And you gave the impression that you think that means it's used by
                  FICO.

                  How do you even know it's used by Fannie Mae? Just because you saw
                  some code that references it doesn't mean it's necessarily used
                  currently. And how do you know Fannie Mae's decision to use it was an
                  intelligent decision? A lot of software development decisions are
                  made because they seem obvious, not because anyone has given serious
                  thought to their implications.

                  Comment


                  • #69
                    FICO secrets

                    On Tue, 18 Apr 2006 02:23:58 GMT, Andrew White
                    <[email protected]> wrote:
                    Just because the Open/Closed indicator is used by Fannie Mae doesn'tmean it's used by FICO.Huh? Is that supposed to be a logical argument?
                    It's an anti-illogical argument. It refutes bad logic.

                    You claimed the open/closed indicator is used by Fannie Mae, right?
                    And you gave the impression that you think that means it's used by
                    FICO.

                    How do you even know it's used by Fannie Mae? Just because you saw
                    some code that references it doesn't mean it's necessarily used
                    currently. And how do you know Fannie Mae's decision to use it was an
                    intelligent decision? A lot of software development decisions are
                    made because they seem obvious, not because anyone has given serious
                    thought to their implications.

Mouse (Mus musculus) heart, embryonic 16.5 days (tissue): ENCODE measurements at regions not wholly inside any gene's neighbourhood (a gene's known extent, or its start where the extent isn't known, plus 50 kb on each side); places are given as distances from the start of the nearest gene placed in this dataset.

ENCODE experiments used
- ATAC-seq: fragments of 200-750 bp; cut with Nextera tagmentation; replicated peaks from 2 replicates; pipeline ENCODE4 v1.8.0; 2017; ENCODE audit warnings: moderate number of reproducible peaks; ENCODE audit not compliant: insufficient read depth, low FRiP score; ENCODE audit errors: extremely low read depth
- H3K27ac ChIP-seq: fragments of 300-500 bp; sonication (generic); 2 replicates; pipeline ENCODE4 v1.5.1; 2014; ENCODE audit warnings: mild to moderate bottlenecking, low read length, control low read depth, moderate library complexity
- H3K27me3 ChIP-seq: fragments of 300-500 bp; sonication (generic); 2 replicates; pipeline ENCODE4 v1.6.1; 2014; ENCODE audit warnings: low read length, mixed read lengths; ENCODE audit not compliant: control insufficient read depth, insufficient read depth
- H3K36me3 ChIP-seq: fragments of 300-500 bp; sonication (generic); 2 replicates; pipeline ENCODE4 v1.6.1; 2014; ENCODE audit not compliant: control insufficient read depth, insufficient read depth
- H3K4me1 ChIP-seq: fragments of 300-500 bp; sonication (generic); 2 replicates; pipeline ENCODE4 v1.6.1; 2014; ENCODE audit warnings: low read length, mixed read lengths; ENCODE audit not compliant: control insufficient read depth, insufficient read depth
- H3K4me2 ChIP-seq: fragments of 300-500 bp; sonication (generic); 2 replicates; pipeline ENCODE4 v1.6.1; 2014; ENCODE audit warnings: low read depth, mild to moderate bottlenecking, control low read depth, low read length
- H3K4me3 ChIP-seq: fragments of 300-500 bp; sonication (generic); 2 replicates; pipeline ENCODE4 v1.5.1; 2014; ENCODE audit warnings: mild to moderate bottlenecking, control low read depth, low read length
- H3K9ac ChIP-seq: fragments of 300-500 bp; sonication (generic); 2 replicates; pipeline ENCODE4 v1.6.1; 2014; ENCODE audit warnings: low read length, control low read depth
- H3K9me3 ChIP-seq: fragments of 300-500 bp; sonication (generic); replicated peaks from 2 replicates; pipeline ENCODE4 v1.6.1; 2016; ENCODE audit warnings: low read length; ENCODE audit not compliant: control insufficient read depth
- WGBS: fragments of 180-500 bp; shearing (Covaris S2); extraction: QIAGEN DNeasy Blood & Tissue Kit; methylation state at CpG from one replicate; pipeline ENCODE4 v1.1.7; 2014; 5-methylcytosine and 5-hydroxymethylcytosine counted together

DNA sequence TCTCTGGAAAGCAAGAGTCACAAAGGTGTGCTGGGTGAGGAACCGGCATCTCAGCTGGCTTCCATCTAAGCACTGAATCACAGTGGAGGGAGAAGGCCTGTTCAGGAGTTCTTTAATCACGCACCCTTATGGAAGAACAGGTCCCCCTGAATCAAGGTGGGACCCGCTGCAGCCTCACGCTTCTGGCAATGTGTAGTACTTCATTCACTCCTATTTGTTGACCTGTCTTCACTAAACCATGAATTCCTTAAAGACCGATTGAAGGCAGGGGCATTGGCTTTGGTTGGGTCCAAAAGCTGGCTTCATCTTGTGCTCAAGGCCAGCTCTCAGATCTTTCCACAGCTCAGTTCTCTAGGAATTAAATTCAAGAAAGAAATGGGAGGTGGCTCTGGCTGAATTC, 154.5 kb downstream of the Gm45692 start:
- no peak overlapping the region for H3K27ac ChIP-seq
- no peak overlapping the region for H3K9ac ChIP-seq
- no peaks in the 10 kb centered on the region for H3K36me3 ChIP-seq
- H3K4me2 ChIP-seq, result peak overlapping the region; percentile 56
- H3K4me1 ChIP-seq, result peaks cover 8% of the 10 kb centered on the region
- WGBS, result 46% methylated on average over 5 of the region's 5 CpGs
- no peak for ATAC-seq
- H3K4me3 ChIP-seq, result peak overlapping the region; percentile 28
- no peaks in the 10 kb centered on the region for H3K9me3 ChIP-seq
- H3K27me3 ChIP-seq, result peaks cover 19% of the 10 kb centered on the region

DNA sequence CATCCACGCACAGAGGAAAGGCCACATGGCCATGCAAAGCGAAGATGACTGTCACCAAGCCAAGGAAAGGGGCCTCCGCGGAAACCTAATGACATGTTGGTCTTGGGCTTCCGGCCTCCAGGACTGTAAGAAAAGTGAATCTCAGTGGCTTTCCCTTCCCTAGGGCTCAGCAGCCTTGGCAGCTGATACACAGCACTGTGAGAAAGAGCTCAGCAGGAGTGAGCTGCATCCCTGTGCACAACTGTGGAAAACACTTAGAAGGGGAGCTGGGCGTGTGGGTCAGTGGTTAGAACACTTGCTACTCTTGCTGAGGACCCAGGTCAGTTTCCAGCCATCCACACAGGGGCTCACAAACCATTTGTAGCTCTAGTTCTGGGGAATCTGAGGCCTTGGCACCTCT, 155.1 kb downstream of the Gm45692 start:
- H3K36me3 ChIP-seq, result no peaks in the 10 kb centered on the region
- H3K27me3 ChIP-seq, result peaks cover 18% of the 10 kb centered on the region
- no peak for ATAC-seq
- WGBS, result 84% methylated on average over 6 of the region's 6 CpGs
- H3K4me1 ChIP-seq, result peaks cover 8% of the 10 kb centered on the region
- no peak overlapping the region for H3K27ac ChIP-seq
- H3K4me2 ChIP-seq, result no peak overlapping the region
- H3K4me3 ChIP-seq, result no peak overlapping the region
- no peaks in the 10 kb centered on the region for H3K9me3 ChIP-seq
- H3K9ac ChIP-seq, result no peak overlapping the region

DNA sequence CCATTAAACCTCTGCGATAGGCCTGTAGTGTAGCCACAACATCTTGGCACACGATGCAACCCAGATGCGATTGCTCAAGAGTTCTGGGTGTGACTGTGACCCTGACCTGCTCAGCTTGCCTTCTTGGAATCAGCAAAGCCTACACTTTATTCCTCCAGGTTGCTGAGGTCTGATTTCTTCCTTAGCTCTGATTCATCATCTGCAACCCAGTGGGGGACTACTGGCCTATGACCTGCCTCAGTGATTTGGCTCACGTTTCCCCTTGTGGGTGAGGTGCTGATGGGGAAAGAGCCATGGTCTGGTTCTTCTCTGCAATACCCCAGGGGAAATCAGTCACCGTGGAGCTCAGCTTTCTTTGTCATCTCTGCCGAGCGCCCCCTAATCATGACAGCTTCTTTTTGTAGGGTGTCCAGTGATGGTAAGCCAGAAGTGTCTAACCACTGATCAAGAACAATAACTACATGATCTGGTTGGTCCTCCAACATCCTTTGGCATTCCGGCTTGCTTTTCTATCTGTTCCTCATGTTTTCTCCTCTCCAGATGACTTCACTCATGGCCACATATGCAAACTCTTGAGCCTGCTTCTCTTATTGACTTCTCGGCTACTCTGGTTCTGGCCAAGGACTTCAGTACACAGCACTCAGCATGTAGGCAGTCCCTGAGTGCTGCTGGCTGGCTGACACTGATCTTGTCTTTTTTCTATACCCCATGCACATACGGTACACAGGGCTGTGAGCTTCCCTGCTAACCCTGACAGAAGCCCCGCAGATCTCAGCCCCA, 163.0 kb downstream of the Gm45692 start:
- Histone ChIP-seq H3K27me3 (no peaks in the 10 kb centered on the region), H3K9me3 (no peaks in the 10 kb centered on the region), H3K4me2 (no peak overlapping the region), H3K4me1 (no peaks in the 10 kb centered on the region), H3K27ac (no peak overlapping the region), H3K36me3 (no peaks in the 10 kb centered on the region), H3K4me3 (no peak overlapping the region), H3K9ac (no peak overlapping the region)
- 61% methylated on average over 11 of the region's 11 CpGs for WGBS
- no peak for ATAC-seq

Comment


                    • #70
                      FICO secrets

                      [email protected] wrote:
                      On Tue, 18 Apr 2006 02:23:58 GMT, Andrew White<[email protected]> wrote:
                      Just because the Open/Closed indicator is used by Fannie Mae doesn'tmean it's used by FICO.Huh? Is that supposed to be a logical argument?
                      It's an anti-illogical argument. It refutes bad logic.You claimed the open/closed indicator is used by Fannie Mae, right?And you gave the impression that you think that means it's used byFICO.How do you even know it's used by Fannie Mae? Just because you sawsome code that references it doesn't mean it's necessarily usedcurrently. And how do you know Fannie Mae's decision to use it was anintelligent decision? A lot of software development decisions aremade because they seem obvious, not because anyone has given seriousthought to their implications.
                      Let me know when you grow up and get some education, then we'll have a
                      real conversation. Ok?

                      Comment


                      • #71
                        FICO secrets

                        [email protected] wrote:
                        On Tue, 18 Apr 2006 02:23:58 GMT, Andrew White<[email protected]> wrote:
                        Just because the Open/Closed indicator is used by Fannie Mae doesn'tmean it's used by FICO.Huh? Is that supposed to be a logical argument?
                        It's an anti-illogical argument. It refutes bad logic.You claimed the open/closed indicator is used by Fannie Mae, right?And you gave the impression that you think that means it's used byFICO.How do you even know it's used by Fannie Mae? Just because you sawsome code that references it doesn't mean it's necessarily usedcurrently. And how do you know Fannie Mae's decision to use it was anintelligent decision? A lot of software development decisions aremade because they seem obvious, not because anyone has given seriousthought to their implications.
                        Let me know when you grow up and get some education, then we'll have a
                        real conversation. Ok?

                        Comment


                        • #72
                          FICO secrets

                          In article <ecklein-
                          [email protected]>,
                          [email protected] says...
                          In article <[email protected]>, [email protected] wrote: